in Cinema and radio in Britain and America, 1920–60
Basil Dean and the 1938 BBC outside broadcast of J. B. Priestley’s When We Are Married
Victoria Lowe

, so that we may add one more to the sum of cultural forces of which the world stands in such need today. 1 On the evening of 16 November 1938, the BBC television service aired its first live outside broadcast from a theatre of a full-length play. The production chosen for this pioneering event was J

in Screen plays
Jeffrey Richards

. 30 Author’s interview with David Jacobs, The Radio Adventurers , BBC Radio 4, 30 September 2003. 31 The fledgling BBC television service broadcast a production of the original Orczy-Terry play The Scarlet Pimpernel with Margaretta Scott and James Carney on 5 February 1950.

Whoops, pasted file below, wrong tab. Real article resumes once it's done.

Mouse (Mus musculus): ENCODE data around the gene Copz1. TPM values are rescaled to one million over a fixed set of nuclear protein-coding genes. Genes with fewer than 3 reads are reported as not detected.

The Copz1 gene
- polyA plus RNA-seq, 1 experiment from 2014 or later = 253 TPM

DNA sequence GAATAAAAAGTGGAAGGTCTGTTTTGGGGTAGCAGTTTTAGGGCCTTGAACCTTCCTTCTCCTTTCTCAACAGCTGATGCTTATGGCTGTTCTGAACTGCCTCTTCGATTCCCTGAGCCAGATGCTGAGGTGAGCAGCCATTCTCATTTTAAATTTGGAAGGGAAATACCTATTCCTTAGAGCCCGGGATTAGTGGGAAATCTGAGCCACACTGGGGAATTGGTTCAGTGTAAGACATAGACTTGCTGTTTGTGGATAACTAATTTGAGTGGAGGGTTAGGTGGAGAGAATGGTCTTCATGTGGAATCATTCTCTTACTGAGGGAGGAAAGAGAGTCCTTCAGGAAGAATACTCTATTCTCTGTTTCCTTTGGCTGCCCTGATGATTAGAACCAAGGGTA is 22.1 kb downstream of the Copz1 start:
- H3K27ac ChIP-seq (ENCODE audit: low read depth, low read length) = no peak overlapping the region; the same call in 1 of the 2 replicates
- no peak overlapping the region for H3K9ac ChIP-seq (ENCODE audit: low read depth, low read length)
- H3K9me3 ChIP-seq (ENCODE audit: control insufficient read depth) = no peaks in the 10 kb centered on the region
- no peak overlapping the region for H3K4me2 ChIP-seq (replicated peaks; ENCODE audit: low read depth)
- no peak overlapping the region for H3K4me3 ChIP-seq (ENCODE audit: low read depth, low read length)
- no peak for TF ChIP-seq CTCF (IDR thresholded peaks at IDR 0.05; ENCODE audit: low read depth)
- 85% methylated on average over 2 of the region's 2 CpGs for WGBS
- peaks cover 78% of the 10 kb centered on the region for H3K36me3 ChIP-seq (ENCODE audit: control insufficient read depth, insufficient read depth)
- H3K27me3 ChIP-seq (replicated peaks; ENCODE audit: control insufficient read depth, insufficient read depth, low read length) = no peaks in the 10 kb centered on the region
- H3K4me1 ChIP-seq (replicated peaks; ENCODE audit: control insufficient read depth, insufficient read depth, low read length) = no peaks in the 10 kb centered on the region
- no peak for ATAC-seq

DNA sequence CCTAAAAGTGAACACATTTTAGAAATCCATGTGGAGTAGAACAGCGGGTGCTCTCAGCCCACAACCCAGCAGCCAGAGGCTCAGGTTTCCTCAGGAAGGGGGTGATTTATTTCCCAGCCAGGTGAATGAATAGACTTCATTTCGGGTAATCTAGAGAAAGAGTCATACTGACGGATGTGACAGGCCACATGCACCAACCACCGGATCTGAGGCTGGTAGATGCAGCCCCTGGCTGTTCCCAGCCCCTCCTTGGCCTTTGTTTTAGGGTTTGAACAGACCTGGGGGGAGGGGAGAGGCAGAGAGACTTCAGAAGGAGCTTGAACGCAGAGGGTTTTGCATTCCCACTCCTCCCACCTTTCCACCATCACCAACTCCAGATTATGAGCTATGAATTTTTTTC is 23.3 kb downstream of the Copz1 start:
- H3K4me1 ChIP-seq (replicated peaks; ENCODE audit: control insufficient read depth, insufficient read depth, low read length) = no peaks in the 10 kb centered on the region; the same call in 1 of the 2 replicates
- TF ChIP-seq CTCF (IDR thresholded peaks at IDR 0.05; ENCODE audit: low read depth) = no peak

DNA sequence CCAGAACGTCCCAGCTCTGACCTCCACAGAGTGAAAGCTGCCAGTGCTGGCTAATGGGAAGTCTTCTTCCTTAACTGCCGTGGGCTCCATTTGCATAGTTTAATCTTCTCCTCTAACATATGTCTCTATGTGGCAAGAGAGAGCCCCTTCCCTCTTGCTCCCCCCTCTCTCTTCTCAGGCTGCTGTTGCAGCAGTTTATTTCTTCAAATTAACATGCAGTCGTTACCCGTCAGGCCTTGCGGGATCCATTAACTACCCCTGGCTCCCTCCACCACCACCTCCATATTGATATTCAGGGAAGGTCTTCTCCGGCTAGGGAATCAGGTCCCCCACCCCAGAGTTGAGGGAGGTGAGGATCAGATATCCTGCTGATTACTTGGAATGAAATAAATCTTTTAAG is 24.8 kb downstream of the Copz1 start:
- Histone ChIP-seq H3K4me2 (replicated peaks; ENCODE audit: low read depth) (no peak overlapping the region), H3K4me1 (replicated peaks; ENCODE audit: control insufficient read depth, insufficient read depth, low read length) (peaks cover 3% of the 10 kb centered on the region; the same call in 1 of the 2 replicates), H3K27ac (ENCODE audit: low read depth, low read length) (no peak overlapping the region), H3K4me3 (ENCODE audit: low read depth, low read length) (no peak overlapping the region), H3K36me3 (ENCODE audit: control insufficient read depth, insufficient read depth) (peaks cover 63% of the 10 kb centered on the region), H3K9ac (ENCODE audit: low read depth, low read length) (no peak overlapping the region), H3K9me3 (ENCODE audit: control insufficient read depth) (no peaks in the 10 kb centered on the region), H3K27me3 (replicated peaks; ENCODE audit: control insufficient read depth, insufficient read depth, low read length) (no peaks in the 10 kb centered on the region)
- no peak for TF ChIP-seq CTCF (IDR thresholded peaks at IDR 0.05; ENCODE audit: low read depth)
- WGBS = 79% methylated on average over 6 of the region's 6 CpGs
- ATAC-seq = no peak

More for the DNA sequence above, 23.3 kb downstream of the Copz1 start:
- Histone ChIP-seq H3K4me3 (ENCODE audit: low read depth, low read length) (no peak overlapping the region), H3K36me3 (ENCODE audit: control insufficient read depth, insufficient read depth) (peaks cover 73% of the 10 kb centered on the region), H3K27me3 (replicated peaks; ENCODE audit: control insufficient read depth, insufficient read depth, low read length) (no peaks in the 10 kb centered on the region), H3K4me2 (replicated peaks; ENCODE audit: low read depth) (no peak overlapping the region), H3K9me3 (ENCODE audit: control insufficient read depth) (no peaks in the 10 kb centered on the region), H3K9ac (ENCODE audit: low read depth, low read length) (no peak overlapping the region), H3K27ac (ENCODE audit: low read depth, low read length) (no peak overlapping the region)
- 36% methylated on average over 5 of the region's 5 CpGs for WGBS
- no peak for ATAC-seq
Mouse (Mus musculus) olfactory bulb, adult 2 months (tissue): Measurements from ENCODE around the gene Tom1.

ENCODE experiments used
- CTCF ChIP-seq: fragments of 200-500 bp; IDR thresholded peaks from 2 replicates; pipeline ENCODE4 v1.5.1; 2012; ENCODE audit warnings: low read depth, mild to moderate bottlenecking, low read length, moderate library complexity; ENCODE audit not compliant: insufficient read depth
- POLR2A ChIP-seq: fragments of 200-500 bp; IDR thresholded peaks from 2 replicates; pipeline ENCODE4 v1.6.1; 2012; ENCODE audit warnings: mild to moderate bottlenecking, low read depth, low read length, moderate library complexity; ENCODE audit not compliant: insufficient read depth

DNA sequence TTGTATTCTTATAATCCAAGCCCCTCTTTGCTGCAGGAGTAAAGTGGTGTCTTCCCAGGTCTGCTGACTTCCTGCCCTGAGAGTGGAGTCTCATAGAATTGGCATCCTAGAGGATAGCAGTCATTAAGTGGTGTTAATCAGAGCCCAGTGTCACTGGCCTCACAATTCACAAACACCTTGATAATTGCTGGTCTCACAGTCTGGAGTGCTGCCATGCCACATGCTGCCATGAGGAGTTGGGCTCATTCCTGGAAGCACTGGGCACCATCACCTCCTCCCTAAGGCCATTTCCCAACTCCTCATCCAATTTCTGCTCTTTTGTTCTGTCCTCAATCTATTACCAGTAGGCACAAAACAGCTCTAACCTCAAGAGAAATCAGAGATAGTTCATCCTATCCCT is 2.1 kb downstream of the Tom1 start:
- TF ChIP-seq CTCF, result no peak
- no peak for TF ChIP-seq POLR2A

in Cinema and radio in Britain and America, 1920–60
Richard Hewett

tu di o r eal is m Conclusion 67 T h e cha ng in g s p ac es o f t e l e vis io n  act i ng 68 68 2 The fledgling BBC Television Service had broadcast part of the procession following George VI’s coronation in 1937. 3 Asa Briggs later reported that ‘53 per cent of the population –​over 19 million –​viewed the procession to the Abbey, and 56 per cent –​ over 20 million –​viewed the Coronation Service’ (1979: 466). 4 Until 1948 the repeat performances had been given on Tuesday afternoons; the only time at which the actors working predominantly in the theatre

in The changing spaces of television acting